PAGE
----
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How to come to terms with modern prices, or putting the "getting too expensive" myth to rest

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Posted by maxman on Tuesday, November 21, 2023 10:21 AM

Things seem not to change.

Back in the 1970's I saw items I would really like to have and did not purchase them because I thought they were too expensive.

Now I see things I would really like to have and don't purchase them because I think they are too expensive.

And yet I somehow have acquired a basement full of train stuff that I'll never need/useWilted Flower

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Posted by rrebell on Tuesday, November 21, 2023 6:48 AM

Vintagesteamer

My "To put it in perspective" is my fathers Lionel set from 1948.  Its nothing fancy, a lower end starter set.  But in that year it was $29.99.  Does not sound like much today.  But in 1948 that was a weeks wages for my Grandfather who worked for Fridigidare, then a division of General Motors.  So, trains have always been a luxury hobby if you wanted the newest and latest models.  But with the glut of collections coming on the market as the older ones pass on to the next life, we are blessed with a huge selection of second hand models to enjoy.  The hobby can be as expensive or not so expensive, that is up to the modeler.  Do you buy the newest RTR stuff, or kits?   Will an older version of xyz model work, or do you have to have the newest wizz bang model of the same engine that costs way more?   These are all decisions that neither myself or anybody else in this group can make for someone else.  I like what I like and that is how it should be.  As long as you are having fun with model trains, that is all that matters.   

 

Just what they said. People say things are expencive but people seem to want to shop where they want and make no effort to save money especialy on food. Near me is a 99cent plus store, they sell a bag of small bell peppers for $1.50, Safeway next door is $6 for same bag and brand. I see this all over and for train stuff too (just not next door for train stuff). People tend to have tunnel vision these days, me and the store clerks always laff at the long lines at one checkout with no lines at all at checkouts a little farther down the line. I accually have seen a line of 15 people in a checkout line that is the first you come to and no one in line at two a bit further down, I mean no one.

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Posted by Vintagesteamer on Tuesday, November 21, 2023 12:45 AM

My "To put it in perspective" is my fathers Lionel set from 1948.  Its nothing fancy, a lower end starter set.  But in that year it was $29.99.  Does not sound like much today.  But in 1948 that was a weeks wages for my Grandfather who worked for Fridigidare, then a division of General Motors.  So, trains have always been a luxury hobby if you wanted the newest and latest models.  But with the glut of collections coming on the market as the older ones pass on to the next life, we are blessed with a huge selection of second hand models to enjoy.  The hobby can be as expensive or not so expensive, that is up to the modeler.  Do you buy the newest RTR stuff, or kits?   Will an older version of xyz model work, or do you have to have the newest wizz bang model of the same engine that costs way more?   These are all decisions that neither myself or anybody else in this group can make for someone else.  I like what I like and that is how it should be.  As long as you are having fun with model trains, that is all that matters.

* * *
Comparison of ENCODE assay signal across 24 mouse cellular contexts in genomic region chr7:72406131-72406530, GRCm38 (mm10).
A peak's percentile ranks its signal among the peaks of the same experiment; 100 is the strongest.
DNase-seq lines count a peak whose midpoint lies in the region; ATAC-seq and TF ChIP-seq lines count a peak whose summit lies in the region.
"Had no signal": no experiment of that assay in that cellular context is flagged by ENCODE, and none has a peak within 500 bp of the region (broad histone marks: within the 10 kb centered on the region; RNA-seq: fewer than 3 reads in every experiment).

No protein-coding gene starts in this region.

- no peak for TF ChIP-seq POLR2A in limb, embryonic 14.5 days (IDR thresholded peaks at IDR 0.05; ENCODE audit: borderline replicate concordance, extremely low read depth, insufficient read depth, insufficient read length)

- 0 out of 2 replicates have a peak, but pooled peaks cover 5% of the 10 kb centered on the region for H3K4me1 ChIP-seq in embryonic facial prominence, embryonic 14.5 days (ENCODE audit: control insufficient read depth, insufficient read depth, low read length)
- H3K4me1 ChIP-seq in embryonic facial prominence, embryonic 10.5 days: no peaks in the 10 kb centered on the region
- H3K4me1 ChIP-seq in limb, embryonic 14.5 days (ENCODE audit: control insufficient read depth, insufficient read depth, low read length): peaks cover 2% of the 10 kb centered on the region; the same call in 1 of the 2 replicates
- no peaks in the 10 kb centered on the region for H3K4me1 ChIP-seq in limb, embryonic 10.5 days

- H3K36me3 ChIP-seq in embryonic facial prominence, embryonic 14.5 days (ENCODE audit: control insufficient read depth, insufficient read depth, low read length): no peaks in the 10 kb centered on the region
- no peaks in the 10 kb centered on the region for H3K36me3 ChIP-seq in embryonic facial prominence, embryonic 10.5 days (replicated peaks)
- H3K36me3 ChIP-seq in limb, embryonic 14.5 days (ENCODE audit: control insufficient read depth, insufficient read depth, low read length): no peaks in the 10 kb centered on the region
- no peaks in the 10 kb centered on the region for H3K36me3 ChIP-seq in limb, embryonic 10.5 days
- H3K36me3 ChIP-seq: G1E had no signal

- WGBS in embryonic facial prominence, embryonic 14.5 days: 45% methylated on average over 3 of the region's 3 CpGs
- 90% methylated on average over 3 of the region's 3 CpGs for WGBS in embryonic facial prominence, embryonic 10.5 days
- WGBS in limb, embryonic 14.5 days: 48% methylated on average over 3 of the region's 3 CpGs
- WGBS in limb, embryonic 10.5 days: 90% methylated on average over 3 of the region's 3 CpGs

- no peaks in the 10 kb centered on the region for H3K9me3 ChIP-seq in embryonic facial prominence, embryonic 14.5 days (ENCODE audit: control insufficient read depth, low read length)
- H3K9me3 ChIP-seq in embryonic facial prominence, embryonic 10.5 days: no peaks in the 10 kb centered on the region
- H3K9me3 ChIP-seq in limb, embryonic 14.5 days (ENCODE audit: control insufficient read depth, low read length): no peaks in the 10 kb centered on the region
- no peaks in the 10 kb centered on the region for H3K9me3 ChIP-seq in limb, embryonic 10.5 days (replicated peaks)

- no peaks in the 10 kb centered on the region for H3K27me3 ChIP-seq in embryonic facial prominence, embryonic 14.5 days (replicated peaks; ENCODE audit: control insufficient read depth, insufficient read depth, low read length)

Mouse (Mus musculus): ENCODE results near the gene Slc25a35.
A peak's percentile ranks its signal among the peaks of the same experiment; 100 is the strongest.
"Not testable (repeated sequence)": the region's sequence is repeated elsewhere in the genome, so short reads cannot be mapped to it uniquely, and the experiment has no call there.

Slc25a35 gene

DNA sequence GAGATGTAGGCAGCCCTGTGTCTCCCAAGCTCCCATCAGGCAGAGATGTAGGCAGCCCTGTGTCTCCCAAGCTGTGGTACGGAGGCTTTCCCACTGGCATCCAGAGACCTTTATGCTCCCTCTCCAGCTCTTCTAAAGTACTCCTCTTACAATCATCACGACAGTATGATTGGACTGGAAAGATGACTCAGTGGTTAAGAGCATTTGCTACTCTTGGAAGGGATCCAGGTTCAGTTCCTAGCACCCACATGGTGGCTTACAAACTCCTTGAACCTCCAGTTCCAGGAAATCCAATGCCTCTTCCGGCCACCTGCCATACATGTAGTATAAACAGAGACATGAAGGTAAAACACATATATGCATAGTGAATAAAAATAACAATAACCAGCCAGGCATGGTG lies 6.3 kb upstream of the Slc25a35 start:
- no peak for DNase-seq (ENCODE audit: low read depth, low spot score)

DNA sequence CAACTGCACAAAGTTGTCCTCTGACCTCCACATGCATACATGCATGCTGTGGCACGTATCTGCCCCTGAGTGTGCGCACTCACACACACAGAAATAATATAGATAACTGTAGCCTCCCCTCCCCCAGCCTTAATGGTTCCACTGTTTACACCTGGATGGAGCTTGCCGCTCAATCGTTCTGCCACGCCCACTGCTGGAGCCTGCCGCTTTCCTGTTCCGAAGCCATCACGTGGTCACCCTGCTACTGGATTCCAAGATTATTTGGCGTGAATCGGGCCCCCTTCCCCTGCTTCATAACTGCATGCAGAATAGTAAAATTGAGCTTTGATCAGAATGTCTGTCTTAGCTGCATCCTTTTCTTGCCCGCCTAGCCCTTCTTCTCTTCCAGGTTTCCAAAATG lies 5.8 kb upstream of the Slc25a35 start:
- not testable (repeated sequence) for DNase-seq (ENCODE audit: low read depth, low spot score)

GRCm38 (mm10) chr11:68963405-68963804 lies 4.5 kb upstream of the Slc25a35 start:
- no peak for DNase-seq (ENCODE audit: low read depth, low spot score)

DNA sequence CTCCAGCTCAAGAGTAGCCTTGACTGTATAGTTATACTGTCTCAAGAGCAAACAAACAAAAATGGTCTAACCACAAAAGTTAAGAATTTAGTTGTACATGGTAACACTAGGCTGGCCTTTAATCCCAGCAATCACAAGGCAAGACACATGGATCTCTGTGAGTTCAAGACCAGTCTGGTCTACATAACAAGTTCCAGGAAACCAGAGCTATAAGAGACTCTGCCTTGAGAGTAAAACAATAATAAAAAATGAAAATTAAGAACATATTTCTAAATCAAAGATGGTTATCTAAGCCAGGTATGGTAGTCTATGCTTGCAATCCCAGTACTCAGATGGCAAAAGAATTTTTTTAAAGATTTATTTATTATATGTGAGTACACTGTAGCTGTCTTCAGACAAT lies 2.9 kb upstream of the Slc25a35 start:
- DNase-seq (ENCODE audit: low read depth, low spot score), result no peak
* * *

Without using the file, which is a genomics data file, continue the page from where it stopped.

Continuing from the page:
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Posted by John-NYBW on Monday, November 20, 2023 4:16 PM

As usual, I am coming to this conversation late but here's my My 2 Cents.

If you make an apples to apples comparison, model railroading is no more expensive than it has been in decades past. Your dollars have become worth less so it takes more of them to buy the same items. Just last week I was talking about this with the proprietor of my LHS. I told him I had saved the 50th and 75th anniversary issues of the Walthers catalog and compared prices. Many items produced today are the same as what was offered decades ago, even if they are being sold under a different brand. If you adjust for inflation, the prices are very comparable. 

One thing that might seem more expensive are locos. If you compare a 1980s standard DC loco to current DCC locos with sound, of course it's going to be more expensive because you are getting more. Somebody has to pay for the R&D that goes into those locos. You can still buy non-sound DC locos and you'll find that they cost roughly the same today as they did in the 1980s if you adjust for inflation. 

Another item that can be more expensive is rolling stock, particularly passenger cars. Today's cars come with so much more detail than they used to. In the 1980s, you could buy a Rivarossi passenger car and it was basically an empty shell painted in the livery of the railroad of your choice. The cars were generic, and came with plastic wheels and truck mounted hornhook couplers. You had the option of upgrading them as much or as little as you liked. 

We also see higher end freight cars but you can still buy inexpensive shake the box kits with molded on detail. Accurail has replaced Athearn BB in that market and are no more expensive. I actually like Accurail better because I never liked the Athearn coupler system. 

Yes, if you go top of the line for everything, you are going to spend more on the hobby than in years past but if you buy similar level quality to what used to be available, it costs about the same. 

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Posted by riogrande5761 on Monday, November 20, 2023 12:04 PM

I'm reaching senior citizen age but have done most of my purchasing in HO since the late 80's and probably most of it in the past ten years.  So ot seem I am used to the rapidly increasing prices even if I don't like it.